Tuesday, 22 September 2009

Anvil are real, I think

Anvil! The Story of Anvil is partly a 'real' Spinal Tap: the disastrous tour and album promotion, the intense relationship between the band's two frontmen, in the eighties they even looked like Spinal Tap. It goes a lot deeper than Spinal Tap though, it's about people still trying to 'follow their dream' after thirty years of being knocked back. It's being sold as an 'inspirational fable' rather than a documentary about metal and it's true that the music is only the background to a story about human endeavour. The sheer amount of bare emotion wears you down into actually wanting them to succeed. There are moments when they seem as dumb as their fictional counterparts, but the film is always with them and never looks down. It's a documentary that stays on the level of its subjects rather than laughing at them. Of course the film itself has been a huge success for them, making the whole thing weirdly metafictional. I'm waiting for the film about the film.

It confuses me, though, when a documentary is called a 'masterpiece.' The crew can only film what is real and put in the front of them. The subjects rely on the crew to portray them in the right way. It can't (or shouldn't) be written or orchestrated. So who should take the credit for the 'masterpiece'? How can reality be a 'masterpiece'? I don't know.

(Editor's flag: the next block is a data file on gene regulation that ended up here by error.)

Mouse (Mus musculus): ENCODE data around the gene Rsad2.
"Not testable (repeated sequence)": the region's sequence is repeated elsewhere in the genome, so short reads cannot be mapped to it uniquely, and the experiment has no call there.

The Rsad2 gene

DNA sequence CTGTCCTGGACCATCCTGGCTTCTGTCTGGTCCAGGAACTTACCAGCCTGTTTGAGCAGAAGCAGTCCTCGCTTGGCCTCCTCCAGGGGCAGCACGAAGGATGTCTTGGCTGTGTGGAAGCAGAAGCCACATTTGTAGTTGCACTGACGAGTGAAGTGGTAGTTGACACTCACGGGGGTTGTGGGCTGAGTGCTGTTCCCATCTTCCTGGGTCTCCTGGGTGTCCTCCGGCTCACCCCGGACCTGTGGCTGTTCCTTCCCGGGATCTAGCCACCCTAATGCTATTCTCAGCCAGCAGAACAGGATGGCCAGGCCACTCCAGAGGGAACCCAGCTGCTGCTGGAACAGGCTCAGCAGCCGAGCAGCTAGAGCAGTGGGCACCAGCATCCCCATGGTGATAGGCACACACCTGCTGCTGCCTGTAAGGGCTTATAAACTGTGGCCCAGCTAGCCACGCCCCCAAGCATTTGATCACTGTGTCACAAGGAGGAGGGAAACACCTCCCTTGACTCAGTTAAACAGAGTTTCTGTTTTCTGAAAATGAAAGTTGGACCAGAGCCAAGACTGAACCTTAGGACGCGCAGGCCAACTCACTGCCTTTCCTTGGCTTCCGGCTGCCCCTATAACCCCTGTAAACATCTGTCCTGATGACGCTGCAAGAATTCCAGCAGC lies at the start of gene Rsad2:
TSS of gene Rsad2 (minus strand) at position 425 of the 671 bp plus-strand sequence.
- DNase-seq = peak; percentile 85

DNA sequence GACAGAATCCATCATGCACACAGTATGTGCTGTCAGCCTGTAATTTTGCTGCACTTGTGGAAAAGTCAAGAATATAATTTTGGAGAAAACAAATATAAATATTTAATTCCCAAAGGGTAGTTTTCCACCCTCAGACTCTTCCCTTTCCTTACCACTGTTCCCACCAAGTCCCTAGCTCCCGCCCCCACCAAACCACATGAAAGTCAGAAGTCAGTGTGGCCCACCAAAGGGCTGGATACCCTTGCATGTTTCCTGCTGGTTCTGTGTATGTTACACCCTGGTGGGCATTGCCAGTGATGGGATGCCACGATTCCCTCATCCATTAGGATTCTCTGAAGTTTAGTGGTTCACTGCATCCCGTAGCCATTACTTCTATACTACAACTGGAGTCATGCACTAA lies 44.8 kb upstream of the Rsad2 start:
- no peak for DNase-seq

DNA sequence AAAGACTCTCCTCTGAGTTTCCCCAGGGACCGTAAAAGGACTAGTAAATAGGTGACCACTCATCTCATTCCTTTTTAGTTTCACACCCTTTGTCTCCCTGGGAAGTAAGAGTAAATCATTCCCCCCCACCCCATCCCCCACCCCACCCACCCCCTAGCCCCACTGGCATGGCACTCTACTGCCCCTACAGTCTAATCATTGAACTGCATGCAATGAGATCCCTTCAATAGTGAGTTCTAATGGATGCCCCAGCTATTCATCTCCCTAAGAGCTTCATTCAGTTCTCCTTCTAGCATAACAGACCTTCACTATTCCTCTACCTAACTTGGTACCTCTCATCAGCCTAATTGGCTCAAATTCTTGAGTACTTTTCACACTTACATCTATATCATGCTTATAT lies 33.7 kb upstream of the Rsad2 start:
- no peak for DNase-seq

1. A portrait is only a portrait, and yet...

  2. I think a documentary is a masterpiece when the filmmakers have unending respect for their subjects, unprecedented access to their lives, just the right chemistry between crew and subject, and a whole lotta luck.

    In 3 years of filming them, Anvil let us shoot things most people wouldn't show their own families. We bonded with them and they trusted us. After a while we weren't guys with cameras, we were just part of their environment, like furniture.

    Making a great doc takes total commitment and passion from everyone involved.

    I'm glad you liked it.

  3. Thanks for the comments. I agree that a masterpiece comes from a good relationship with the subjects. If the crew gets shut out then we'd just be watching closed doors. I was impressed how, like you said, the band let you shoot everything.

    And editing. After three years there must have been a massive pile of footage. Sorting through it and picking out the essential bits, that takes skill.